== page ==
Aim: Spend a year without using Facebook (in my personal capacity).
Hypothesis: I will successfully complete the year and reach personal enlightenment and recover from the need to broadcast my life on social media.
Find a loophole to keep using Facebook, thus remaining a narcissist by the end of the trial.
Apparatus: The internet.
Method: Use the internet, but not Facebook. This means no posting updates, pictures or videos. No viewing or sharing posts and liking or commenting on posts from my personal account. In fact, deactivate my account and delete the app on my smartphone.
Results: I found a loophole.
Discussion of findings: My reason for abstaining from Facebook for a year was primarily to save data costs. I was also social media fatigued (I think). I was a slave to my smartphone. I would constantly glance down to see new updates on my timeline, only to find that the last person to send out an update was me.
That’s right, I was the most exciting person on my timeline. I knew that couldn’t be true, because my life isn’t that eventful. And that’s when I realized I was a cooler person online than in real life.
I embarked on a personal intervention and deactivated my account, without any warning. There was no: “This is my last status update for a long time,” to inform friends. There was no clean-up operation to “unlike” pages, exit groups or “un-share” posts. I imagine this must be what it feels like to join a witness protection programme.
This was not my first attempt at quitting Facebook. I’ve done it twice before. The last time I deactivated my account, I spent a solid six months Facebook-free. The purge was good… Until I caved.
I felt like my behavior was worse when I came back. It happened incrementally. At first I would share posts instead of constructing my own updates. That would happen once every few days. Eventually I was posting once a day.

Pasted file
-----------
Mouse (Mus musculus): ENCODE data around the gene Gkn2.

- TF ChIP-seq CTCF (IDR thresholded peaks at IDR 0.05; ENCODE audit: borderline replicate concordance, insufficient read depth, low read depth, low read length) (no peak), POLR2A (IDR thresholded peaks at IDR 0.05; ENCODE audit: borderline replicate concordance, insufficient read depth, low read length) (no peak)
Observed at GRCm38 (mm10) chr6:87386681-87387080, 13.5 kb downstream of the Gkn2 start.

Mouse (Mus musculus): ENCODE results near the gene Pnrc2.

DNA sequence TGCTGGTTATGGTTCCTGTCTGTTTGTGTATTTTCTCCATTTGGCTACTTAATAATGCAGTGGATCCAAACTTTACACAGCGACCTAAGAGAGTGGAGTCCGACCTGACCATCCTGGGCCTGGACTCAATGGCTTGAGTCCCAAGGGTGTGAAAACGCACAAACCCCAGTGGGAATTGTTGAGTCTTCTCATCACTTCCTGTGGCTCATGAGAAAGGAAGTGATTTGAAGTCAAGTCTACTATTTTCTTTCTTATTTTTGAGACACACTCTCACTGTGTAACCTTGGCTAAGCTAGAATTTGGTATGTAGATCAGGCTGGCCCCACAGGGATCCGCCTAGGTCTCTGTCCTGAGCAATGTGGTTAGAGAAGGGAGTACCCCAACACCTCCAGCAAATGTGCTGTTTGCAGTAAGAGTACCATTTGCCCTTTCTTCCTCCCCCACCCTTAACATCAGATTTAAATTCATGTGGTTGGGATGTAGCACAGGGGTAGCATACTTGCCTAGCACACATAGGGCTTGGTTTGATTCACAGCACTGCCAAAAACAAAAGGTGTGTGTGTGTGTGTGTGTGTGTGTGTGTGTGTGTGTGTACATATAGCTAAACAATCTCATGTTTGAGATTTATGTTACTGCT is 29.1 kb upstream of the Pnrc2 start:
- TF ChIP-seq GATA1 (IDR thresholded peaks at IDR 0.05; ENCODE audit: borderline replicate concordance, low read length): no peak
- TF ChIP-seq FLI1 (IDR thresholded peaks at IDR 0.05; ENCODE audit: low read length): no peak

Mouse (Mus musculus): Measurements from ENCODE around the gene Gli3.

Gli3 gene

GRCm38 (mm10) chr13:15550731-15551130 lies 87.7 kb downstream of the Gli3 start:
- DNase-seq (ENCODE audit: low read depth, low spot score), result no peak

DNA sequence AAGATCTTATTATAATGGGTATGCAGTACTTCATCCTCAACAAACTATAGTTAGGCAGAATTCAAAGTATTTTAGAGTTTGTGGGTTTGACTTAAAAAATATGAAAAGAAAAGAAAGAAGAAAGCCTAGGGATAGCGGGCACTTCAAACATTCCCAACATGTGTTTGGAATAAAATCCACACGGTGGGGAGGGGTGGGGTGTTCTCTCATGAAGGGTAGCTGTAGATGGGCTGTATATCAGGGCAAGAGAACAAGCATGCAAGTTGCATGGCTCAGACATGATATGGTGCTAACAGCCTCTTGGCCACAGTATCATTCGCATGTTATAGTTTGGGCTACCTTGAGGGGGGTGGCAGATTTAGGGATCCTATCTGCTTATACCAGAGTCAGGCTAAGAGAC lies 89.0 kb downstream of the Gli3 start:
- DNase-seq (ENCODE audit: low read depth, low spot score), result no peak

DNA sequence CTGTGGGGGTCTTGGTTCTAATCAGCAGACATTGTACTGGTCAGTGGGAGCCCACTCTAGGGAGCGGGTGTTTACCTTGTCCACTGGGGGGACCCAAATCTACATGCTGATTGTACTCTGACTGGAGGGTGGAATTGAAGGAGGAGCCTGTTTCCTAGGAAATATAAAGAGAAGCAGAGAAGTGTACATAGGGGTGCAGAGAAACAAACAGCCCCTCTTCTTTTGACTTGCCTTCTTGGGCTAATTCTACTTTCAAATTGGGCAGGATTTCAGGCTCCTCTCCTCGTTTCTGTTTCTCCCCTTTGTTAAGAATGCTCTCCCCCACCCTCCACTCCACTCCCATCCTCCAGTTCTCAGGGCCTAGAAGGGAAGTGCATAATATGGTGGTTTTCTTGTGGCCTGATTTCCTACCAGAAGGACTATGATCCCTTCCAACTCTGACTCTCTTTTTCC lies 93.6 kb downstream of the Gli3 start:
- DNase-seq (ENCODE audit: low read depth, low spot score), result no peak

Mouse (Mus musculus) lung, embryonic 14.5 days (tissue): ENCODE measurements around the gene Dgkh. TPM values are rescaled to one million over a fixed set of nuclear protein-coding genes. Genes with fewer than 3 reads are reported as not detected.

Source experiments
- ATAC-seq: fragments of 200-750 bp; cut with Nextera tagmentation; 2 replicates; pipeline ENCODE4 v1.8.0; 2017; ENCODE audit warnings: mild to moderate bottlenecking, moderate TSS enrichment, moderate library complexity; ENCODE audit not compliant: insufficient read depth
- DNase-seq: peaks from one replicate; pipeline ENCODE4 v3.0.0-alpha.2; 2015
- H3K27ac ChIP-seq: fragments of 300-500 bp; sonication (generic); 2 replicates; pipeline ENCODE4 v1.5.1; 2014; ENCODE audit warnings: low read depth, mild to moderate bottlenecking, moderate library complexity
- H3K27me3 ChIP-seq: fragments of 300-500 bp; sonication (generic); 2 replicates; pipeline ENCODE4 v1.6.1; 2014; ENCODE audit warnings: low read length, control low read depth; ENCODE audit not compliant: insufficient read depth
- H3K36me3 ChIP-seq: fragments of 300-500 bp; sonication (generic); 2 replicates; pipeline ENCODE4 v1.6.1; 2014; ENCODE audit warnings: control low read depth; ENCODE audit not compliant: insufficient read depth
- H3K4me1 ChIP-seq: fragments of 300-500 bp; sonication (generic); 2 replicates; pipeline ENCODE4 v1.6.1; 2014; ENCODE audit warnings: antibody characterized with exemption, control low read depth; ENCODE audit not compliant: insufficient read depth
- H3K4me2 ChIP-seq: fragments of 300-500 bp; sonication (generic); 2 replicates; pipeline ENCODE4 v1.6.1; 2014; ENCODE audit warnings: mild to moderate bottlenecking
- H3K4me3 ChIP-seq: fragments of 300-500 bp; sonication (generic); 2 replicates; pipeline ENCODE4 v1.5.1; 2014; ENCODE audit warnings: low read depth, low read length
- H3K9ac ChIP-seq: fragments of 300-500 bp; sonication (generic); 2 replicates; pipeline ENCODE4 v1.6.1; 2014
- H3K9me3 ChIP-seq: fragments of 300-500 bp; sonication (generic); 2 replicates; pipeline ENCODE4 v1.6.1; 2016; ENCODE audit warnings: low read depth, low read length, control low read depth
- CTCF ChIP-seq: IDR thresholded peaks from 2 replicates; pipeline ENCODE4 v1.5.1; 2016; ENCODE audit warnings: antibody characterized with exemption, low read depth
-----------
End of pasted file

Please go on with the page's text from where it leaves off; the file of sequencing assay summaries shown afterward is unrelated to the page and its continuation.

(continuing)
The egotistical monster got a hold on me again, there I was, constantly viewing screens for updates. These updates weren’t necessarily posts by others, but rather, how many new notifications I received. How many people liked my post? Who commented? Who isn’t, and why not? Not looking at my timeline for an hour was an achievement.
My updates weren’t about me… but they were. Sure, it wasn’t always about the food I was eating, the places I was going to or who I was with. These were carefully constructed thoughts to reflect my wit. These “clever” observations of the world were just disguised self-glorification.
You might think that I’m being dramatic. But I would save unpublished statuses on my notepad which I had scheduled to post at a later stage. (This is the part in group therapy where I admit that I have a problem).
I was so far gone, I wasn’t only seeking validation and self- worth in Facebook, but my very existence hinged on it.
Not getting Facebook likes made me feel unloved. My train of thought would diverge into two extremes. If my post didn’t get likes, then the post wasn’t as funny as I thought it was, which means my sense of humour must be broken. Or, there was nothing wrong with me, but there was something wrong with everyone else. They’re all stupid and I need new friends.